Digestion Part 5: Leaky Gut Syndrome

Leaky gut isn’t a specific ailment like Celiac disease or heart disease. A syndrome is a collection of symptoms that usually occur together. Leaky gut syndrome is associated with food sensitivities, IBS, malnourishment/malabsorbtion, and autoimmune diseases. If you experience some or all of these symptoms it may be because the lining of your gut is faulty. I mention leaky gut because it is important to understand this function of the gut in order to understand Celiac disease, gluten intolerance, and the general importance of having a healthy gut.

Leaky gut syndrome is still regarded as a fringe concept by the conventional wisdom. The NHS have a particularly snotty description of “leaky gut syndrome”.

“While it’s true that some conditions and medications can cause a “leaky” gut (what scientists call increased intestinal permeability), there is currently little evidence to support the theory that a porous bowel is the direct cause of any significant, widespread problems.”


I’ll let you decide.


In this post I’ll describe what is meant by having a “leaky gut”. Or more precisely, Dr. Sarah Ballantyne PhD, the “Paleo Mom”, will be doing most of the heavy lifting. I really can’t do much better than her post on leaky gut. If you don’t fancy reading the whole thing, just read the parts in bold.

One of the fundamental principles of paleolithic nutrition is avoiding foods that damage the lining of the gut. Essentially, the gut is just a long, wrinkly tube. Inside this tube, food is digested by enzymes and friendly resident bacteria, breaking down the components of our food to their simplest forms: proteins are broken down into amino acids; carbohydrates are broken down into monosaccharaides; and, fats are broken down into fatty acids. What can’t be digested by our bodies is excreted as waste.”

“Amazingly, a single layer of highly specialized cells (called enterocytes) is all that separates the inside of the tube from the outside. These enterocytes have two very specific jobs:  1) transport the digested nutrients from the “inside-the-gut” side of the cell to the “outside-the-gut” side of the cell; and 2) keep everything else on the inside of the tube.”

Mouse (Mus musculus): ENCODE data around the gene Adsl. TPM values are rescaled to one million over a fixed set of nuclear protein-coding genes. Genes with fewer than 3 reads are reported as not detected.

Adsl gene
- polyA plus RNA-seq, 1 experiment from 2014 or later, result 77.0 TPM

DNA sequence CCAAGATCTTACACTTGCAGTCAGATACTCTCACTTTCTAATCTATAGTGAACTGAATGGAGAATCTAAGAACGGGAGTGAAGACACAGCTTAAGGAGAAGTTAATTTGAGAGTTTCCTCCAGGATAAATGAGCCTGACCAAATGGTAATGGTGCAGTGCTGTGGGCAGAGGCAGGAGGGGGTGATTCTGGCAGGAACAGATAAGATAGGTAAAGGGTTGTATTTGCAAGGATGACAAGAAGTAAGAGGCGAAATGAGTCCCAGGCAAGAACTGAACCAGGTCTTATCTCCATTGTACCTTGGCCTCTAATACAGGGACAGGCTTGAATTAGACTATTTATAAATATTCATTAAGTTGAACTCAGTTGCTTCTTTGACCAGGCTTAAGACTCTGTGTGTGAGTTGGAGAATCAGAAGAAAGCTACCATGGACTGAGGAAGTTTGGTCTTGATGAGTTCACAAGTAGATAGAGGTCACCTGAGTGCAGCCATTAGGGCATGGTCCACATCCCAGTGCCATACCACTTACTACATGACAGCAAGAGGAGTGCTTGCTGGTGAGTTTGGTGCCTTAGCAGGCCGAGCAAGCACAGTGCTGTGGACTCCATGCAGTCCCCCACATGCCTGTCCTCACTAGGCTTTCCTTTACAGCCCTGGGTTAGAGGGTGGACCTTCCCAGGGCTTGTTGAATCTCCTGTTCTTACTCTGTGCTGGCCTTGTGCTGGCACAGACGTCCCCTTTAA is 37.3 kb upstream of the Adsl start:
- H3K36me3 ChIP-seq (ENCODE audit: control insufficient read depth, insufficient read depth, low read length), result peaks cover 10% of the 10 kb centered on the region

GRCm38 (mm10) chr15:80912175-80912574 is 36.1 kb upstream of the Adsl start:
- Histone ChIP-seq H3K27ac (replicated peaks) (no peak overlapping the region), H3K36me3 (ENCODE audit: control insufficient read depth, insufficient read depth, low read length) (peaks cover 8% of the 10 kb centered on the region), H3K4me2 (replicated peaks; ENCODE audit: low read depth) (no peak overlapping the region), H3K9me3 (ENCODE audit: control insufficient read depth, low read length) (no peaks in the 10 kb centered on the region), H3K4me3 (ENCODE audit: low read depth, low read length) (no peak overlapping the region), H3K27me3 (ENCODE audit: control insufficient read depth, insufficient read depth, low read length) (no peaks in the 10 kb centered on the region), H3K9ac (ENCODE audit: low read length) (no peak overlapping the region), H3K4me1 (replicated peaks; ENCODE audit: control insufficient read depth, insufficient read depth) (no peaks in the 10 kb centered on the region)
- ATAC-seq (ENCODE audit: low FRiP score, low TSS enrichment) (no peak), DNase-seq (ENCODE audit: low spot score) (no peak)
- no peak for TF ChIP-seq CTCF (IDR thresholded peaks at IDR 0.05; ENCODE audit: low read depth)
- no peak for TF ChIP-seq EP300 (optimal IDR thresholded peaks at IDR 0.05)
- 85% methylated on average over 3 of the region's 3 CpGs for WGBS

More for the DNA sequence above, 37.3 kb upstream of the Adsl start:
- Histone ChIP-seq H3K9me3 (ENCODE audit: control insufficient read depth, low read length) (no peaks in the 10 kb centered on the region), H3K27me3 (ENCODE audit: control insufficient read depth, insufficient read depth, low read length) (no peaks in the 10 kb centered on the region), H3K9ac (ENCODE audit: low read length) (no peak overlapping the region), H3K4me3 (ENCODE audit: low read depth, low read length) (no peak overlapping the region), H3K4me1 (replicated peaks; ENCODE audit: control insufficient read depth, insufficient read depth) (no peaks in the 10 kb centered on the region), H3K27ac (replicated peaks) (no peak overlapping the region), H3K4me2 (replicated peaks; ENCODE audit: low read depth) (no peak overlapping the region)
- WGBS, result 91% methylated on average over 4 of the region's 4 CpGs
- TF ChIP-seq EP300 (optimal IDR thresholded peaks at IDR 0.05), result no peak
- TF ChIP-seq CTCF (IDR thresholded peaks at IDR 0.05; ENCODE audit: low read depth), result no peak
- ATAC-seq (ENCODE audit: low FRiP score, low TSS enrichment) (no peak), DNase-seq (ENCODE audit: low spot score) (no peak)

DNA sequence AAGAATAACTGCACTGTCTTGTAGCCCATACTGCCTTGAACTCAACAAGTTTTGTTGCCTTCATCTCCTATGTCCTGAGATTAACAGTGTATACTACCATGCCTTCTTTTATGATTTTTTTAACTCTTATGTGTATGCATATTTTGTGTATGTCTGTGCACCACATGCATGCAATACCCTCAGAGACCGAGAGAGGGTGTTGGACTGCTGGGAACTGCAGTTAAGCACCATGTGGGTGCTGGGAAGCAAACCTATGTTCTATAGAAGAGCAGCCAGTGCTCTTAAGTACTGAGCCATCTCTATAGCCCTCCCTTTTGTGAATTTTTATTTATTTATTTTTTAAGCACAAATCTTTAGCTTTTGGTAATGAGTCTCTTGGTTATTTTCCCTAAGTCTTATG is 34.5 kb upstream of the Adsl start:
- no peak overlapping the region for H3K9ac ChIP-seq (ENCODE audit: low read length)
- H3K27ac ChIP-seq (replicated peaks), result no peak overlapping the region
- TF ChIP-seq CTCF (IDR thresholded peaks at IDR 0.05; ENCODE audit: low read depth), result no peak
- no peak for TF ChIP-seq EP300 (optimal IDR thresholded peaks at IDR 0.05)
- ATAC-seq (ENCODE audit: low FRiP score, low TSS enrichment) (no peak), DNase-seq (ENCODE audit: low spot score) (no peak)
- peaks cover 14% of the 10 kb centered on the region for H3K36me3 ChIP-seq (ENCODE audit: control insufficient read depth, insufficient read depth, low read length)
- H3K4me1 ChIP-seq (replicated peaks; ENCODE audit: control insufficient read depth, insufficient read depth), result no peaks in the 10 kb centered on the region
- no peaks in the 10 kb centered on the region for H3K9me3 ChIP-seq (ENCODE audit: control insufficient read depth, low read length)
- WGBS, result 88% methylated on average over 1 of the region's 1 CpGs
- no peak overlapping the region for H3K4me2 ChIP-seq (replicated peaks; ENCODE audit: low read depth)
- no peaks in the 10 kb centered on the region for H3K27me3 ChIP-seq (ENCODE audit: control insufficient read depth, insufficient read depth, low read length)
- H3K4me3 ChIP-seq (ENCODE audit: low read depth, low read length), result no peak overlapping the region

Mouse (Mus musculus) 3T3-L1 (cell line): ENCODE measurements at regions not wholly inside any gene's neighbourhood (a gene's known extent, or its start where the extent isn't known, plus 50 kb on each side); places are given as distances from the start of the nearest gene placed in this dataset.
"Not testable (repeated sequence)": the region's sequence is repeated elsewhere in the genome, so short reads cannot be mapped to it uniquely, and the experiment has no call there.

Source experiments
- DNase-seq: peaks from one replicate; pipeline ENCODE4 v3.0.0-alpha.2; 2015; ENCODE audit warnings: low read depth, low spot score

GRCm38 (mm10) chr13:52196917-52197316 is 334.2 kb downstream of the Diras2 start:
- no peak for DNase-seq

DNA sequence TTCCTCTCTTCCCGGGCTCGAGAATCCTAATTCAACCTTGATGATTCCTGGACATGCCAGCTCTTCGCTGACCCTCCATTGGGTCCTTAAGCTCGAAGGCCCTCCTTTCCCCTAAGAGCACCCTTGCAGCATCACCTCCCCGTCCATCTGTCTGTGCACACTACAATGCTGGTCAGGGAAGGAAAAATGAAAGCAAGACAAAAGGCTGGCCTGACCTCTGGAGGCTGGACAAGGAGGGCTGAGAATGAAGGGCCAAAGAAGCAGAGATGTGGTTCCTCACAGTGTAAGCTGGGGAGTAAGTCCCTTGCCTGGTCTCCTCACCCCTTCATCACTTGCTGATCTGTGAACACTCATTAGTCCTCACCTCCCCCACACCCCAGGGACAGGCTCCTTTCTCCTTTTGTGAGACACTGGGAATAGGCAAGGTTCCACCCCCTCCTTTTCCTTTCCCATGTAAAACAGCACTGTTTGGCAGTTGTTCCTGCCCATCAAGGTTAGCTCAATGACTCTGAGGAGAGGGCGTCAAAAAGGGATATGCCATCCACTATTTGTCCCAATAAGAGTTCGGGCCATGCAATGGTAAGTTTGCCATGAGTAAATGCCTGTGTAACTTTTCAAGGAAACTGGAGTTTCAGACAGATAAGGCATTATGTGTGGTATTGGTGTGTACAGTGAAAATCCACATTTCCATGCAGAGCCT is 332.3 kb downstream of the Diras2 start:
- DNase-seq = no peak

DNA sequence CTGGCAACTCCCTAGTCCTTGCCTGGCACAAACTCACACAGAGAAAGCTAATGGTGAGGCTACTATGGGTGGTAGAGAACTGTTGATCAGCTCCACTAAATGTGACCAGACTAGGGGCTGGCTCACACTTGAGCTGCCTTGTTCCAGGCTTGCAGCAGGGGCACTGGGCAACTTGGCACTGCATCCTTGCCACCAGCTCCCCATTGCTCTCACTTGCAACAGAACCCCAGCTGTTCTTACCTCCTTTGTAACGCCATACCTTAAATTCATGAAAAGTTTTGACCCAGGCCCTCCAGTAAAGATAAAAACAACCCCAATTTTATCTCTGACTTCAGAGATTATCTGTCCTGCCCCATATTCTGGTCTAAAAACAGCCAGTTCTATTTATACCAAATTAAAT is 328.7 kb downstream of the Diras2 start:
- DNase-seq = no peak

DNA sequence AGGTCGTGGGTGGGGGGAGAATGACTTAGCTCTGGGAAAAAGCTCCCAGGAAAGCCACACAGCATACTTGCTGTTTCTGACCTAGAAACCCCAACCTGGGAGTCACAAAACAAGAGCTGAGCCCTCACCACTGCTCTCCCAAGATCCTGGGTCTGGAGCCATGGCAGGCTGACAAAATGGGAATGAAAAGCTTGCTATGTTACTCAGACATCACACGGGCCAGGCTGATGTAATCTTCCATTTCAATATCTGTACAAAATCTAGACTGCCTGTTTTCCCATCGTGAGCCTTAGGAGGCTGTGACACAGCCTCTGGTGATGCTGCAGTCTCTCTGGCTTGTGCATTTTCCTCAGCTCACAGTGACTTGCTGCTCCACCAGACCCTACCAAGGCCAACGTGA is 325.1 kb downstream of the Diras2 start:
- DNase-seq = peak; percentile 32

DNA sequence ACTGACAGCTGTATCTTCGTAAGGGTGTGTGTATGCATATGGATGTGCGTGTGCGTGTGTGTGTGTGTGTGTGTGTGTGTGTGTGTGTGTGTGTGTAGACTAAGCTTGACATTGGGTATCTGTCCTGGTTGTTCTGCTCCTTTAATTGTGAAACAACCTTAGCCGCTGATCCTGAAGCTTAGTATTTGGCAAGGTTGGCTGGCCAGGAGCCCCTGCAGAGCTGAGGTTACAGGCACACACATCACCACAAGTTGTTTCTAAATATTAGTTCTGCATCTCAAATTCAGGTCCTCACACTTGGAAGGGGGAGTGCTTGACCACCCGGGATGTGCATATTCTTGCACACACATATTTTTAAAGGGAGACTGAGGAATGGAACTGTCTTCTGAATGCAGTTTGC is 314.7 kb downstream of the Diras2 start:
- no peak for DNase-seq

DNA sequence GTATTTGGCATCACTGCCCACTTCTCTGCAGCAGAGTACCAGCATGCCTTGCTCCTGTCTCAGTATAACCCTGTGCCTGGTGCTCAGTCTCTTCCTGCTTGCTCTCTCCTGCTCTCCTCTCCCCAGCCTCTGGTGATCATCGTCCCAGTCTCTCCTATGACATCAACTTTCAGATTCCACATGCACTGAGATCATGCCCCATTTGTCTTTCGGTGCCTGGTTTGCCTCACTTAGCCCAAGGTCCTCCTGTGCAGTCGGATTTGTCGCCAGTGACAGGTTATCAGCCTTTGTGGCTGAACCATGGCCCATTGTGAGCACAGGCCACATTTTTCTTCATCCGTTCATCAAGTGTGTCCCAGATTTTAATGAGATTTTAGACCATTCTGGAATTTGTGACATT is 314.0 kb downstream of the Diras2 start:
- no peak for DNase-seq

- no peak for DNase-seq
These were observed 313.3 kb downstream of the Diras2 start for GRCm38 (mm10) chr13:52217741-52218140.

“Immediately outside this tube are two important parts of the digestive system: 1) the resident immune cells of the gut whose job it is to protect against pathogens which might accidentally find their way through the enterocytes; and 2) a network of blood vessels and lymphatic vessels that carry the digested nutrients from our food to the tissues in our body that need them”.

A “leaky gut” occurs when either the enterocytes are damaged or the proteins that form the tight bond between these cells and hold them together as a solid layer are damaged (or altered). When this happens, it creates microscopic holes through which some of the contents of the gut can leak out”.

What leaks out isn’t big chunks of food. Instead, it’s a combination of many different pathogens: incompletely digested proteins, bacteria or bacterial fragments from those friendly bacteria that are supposed to stay inside your gut, or a variety of toxic substances or waste products that would normally be excreted. When these pathogens leak out, the resident immune cells of the gut recognize them as foreign invaders and mount a response against them”.

Some pathogenic substances (like bacterial fragments and toxins) cause generalised inflammation by triggering the release of chemicals called inflammatory cytokines (the chemical messengers that circulate in the blood and tell white blood cells to attack). This type of inflammation has no target so any cell in the body can be an innocent victim… This type of inflammation can be a major contributor to health issues ranging from psoriasis and asthma to ADHD and depression.”


Ballentyne goes on to describe specific (as opposed to generalised) inflammation, and how the body creates antibodies to attack specific molecules…

“It is also the formation of these types of antibodies that can cause autoimmune diseases… sometimes the antibodies that form in response to “leaked-out” proteins target a sequence of amino acids that isn’t unique to that protein, but instead is a sequence of amino acids also found in many other normal proteins in the human body. When this happens, the body attacks itself thinking its own cells are foreign invaders.

“For example, an antibody could form against a sequence of amino acids that is found in the insulin-secreting beta cells of the pancreas. When the body attacks those cells, it causes Type I Diabetes. An enormous range of autoimmune diseases can be caused in this way, from lupus to Celiac disease to Graves’ disease (many of which include genetic susceptibility as confounding factor).”


In summary: anything that damages the gut lining can lead to malnourishment, a host of autoimmune diseases, and allergies to otherwise safe foods (chicken, beef, apples etc).